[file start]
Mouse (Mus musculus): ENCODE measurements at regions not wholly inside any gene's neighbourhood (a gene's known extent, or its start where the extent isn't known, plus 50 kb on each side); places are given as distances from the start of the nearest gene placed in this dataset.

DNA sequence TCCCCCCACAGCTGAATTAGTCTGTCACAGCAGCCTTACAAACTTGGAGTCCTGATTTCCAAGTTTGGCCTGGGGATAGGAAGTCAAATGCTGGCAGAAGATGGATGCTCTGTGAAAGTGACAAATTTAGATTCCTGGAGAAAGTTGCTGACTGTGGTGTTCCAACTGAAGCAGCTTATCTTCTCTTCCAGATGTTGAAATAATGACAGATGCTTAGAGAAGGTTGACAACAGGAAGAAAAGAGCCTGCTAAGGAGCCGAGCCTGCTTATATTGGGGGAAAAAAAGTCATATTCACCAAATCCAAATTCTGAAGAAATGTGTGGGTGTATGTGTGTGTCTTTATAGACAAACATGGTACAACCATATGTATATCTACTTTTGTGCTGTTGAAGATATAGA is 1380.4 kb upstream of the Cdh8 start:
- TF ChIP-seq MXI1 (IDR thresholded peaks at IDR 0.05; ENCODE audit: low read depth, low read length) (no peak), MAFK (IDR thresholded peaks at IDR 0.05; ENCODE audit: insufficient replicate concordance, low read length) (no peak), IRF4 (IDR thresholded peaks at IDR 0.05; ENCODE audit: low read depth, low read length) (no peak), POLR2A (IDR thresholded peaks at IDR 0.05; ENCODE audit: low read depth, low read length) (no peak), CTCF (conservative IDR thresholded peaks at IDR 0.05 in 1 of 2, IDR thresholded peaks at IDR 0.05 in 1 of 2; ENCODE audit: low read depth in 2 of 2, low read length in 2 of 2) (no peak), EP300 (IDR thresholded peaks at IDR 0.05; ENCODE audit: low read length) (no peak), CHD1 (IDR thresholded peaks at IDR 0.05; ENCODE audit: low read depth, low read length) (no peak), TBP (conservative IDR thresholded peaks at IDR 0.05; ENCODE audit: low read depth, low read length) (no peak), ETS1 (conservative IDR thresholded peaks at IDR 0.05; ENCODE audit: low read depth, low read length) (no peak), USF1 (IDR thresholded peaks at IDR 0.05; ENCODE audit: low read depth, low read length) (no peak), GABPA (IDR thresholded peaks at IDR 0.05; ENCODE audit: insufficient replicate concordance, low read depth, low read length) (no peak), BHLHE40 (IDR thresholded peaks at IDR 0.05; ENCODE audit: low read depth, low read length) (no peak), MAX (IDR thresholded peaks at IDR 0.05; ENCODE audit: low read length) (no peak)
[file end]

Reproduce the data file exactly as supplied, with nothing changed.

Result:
Mouse (Mus musculus): ENCODE measurements at regions not wholly inside any gene's neighbourhood (a gene's known extent, or its start where the extent isn't known, plus 50 kb on each side); places are given as distances from the start of the nearest gene placed in this dataset.

DNA sequence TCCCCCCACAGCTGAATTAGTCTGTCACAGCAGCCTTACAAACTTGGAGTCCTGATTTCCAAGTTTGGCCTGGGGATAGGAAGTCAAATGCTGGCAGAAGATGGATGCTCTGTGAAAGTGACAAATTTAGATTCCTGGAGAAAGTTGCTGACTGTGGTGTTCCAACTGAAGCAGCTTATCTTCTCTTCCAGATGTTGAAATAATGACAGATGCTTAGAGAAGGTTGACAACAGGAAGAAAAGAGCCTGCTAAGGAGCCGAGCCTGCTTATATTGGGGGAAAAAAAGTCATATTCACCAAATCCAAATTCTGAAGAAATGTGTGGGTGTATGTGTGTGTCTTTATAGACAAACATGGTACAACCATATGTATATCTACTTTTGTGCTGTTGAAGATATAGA is 1380.4 kb upstream of the Cdh8 start:
- TF ChIP-seq MXI1 (IDR thresholded peaks at IDR 0.05; ENCODE audit: low read depth, low read length) (no peak), MAFK (IDR thresholded peaks at IDR 0.05; ENCODE audit: insufficient replicate concordance, low read length) (no peak), IRF4 (IDR thresholded peaks at IDR 0.05; ENCODE audit: low read depth, low read length) (no peak), POLR2A (IDR thresholded peaks at IDR 0.05; ENCODE audit: low read depth, low read length) (no peak), CTCF (conservative IDR thresholded peaks at IDR 0.05 in 1 of 2, IDR thresholded peaks at IDR 0.05 in 1 of 2; ENCODE audit: low read depth in 2 of 2, low read length in 2 of 2) (no peak), EP300 (IDR thresholded peaks at IDR 0.05; ENCODE audit: low read length) (no peak), CHD1 (IDR thresholded peaks at IDR 0.05; ENCODE audit: low read depth, low read length) (no peak), TBP (conservative IDR thresholded peaks at IDR 0.05; ENCODE audit: low read depth, low read length) (no peak), ETS1 (conservative IDR thresholded peaks at IDR 0.05; ENCODE audit: low read depth, low read length) (no peak), USF1 (IDR thresholded peaks at IDR 0.05; ENCODE audit: low read depth, low read length) (no peak), GABPA (IDR thresholded peaks at IDR 0.05; ENCODE audit: insufficient replicate concordance, low read depth, low read length) (no peak), BHLHE40 (IDR thresholded peaks at IDR 0.05; ENCODE audit: low read depth, low read length) (no peak), MAX (IDR thresholded peaks at IDR 0.05; ENCODE audit: low read length) (no peak)